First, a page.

Still no answers about Paterno's future at PSU
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WASHINGTON -- Joe Paterno's storied coaching career could end on a sour note -- if he lets it.
Two members of Penn State's Board of Trustees yesterday told the Post-Gazette that negotiations regarding a possible contract extension or succession plan for Paterno have not gone smoothly.
President Graham Spanier, who ultimately will decide whether Paterno, 81, stays or leaves when his contract expires after the 2008 season, declined to answer specific questions about Paterno's status yesterday.
"There's nothing new to report," Spanier said before the trustees' bimonthly meeting at the Renaissance Mayflower Hotel. "And there are no talks set up for the foreseeable future."
Spanier reiterated there is "no timetable or deadline" for reaching a decision on Paterno's future, meaning it could drag into the start of the season in late August.
"Obviously, it's on the minds of everybody," said trustee Edward Junker, a Carnegie native.
Spanier and athletic director Tim Curley, who is not attending the two-day meetings, recently met in State College with Paterno to discuss his situation. But neither Spanier nor Curley has made any public statements about how the session went.
"All I know is they met ... but I haven't heard anything about that discussion," Penn State spokesman Jeff Nelson said last night.
Paterno, the second winningest coach in Division I history, received a four-year extension in May 2004 with less than a year left on his old contract.
In November of that year, four high-ranking Penn State officials, including Spanier and Curley, showed up on Paterno's doorstep and urged him to stop coaching. They had asked him the same thing two weeks earlier.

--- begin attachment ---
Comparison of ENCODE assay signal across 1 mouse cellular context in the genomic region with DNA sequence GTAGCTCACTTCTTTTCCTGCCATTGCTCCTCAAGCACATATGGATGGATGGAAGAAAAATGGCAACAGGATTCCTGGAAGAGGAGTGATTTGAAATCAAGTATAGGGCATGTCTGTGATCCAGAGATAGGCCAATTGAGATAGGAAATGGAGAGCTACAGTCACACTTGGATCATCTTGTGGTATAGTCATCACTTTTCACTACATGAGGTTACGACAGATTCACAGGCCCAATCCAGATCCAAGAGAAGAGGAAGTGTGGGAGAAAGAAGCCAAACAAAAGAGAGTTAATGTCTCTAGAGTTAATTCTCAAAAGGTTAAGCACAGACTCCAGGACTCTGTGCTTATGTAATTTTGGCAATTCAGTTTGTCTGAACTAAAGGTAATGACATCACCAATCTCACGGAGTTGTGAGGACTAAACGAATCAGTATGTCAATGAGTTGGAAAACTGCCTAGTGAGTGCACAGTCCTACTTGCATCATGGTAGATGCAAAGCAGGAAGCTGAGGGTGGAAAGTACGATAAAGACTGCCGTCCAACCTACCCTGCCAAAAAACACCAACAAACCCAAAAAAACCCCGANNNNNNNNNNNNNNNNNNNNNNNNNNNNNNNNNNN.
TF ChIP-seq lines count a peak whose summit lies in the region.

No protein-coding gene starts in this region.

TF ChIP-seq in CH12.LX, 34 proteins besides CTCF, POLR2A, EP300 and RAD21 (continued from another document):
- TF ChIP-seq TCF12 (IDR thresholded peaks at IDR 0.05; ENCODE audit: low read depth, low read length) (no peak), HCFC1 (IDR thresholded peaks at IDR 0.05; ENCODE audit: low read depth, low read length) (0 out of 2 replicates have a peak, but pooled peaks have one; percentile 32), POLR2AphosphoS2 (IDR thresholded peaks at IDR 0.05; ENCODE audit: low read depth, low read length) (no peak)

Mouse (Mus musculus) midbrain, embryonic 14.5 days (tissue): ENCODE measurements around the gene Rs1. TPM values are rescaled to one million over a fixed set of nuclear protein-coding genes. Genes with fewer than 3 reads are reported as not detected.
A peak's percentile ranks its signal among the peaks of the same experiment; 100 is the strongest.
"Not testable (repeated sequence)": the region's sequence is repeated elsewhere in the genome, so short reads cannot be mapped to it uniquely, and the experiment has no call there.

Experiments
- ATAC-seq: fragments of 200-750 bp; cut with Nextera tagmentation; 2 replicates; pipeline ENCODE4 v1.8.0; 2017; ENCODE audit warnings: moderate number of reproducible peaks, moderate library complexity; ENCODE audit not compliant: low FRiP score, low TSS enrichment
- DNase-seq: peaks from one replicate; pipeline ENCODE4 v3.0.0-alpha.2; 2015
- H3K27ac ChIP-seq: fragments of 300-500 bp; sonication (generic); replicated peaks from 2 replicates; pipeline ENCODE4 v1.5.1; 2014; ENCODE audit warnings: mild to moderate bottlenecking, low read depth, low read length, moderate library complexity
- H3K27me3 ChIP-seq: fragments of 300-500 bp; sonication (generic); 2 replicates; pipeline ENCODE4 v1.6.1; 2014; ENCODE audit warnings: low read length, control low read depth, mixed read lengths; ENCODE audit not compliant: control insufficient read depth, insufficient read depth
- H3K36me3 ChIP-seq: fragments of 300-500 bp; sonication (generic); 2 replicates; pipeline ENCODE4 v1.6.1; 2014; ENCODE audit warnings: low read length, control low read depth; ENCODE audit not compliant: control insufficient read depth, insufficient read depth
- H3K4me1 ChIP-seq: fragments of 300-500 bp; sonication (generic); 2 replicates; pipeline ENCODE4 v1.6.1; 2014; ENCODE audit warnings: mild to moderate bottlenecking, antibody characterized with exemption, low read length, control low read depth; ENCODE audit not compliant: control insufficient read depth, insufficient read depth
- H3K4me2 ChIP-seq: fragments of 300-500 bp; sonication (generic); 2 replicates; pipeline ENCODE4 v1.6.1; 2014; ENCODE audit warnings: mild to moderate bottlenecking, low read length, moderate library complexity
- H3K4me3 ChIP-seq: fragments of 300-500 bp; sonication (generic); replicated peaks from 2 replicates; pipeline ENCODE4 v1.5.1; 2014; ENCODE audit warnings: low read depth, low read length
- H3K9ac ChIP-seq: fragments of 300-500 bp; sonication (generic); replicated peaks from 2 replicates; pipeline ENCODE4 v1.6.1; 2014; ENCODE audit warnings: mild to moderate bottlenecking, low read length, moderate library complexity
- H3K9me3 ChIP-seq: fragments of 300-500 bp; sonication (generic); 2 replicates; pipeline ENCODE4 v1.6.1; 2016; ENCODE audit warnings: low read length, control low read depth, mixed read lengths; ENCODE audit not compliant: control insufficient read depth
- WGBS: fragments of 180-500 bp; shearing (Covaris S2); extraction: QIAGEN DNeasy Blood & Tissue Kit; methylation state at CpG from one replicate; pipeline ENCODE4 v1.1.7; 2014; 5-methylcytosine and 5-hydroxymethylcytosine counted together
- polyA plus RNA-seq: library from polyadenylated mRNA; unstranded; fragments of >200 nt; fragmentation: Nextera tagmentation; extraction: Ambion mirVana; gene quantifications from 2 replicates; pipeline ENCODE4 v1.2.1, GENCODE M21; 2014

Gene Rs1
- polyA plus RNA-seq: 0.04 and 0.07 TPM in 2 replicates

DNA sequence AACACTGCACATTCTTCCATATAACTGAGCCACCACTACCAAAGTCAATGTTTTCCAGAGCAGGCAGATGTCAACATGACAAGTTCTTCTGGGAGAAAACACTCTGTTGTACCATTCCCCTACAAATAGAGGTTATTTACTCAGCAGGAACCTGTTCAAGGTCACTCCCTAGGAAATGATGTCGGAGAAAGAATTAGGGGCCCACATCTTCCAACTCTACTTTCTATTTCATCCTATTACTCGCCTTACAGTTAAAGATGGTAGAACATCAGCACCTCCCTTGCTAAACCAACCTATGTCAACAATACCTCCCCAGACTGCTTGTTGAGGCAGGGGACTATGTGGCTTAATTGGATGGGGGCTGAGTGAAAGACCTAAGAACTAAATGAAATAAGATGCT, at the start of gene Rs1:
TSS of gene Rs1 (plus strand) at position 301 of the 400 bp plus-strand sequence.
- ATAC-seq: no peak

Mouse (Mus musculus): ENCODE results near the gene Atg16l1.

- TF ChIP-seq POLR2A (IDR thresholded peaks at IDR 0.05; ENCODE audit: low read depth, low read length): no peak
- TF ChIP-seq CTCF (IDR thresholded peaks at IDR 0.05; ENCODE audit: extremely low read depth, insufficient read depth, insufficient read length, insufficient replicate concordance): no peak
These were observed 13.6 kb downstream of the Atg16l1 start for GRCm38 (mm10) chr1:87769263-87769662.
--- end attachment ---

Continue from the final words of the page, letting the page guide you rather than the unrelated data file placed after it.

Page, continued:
Paterno ended up winning that power struggle. He might not be so fortunate this time.
Even though the 32 trustees don't have the final say on whether he is given an extension, they have some sway with Spanier, who recently was rewarded with a five-year contract extension.
One trustee said he expects Spanier to speak with several of them today to gauge their thoughts on Paterno, but he said: "There's going to be no decision made here this week."
None of the trustees publicly broached the subject of Paterno at yesterday afternoon's meeting.
Paterno is set to start his 43rd season with the Nittany Lions Monday when spring drills begin.
He has not talked to the media since the day after Penn State's Alamo Bowl win against Texas A&M in late December -- his 500th game at the school -- but he is expected to field questions next week.
Paterno's yearly salary of slightly more than $500,000 was revealed in November. It was one of the most closely guarded secrets in the state.
However, Paterno said at the time that he makes a lot more money than that with incentives and bonuses, but he didn't specify how much.
"I'm paid well," he said. "I got all the money I need."
Paterno, who was inducted into the College Football Hall of Fame in December, has said repeatedly that he wants to continue coaching after his contract expires. His range has included anywhere from two-to-five more years.
He also believes his 2008 team, which returns 18 starters, can make a serious run at a national championship, something Penn State hasn't won since 1986.
The Nittany Lions are only 32-32 against Big Ten competition since the 2000 season.
And only once in the past decade have they finished higher than fourth in the conference standings.
Some of the trustees would like to see a new coach take over the program. But it's a dicey situation, given Paterno's status and clout at the university.
First Published March 21, 2008 12:00 am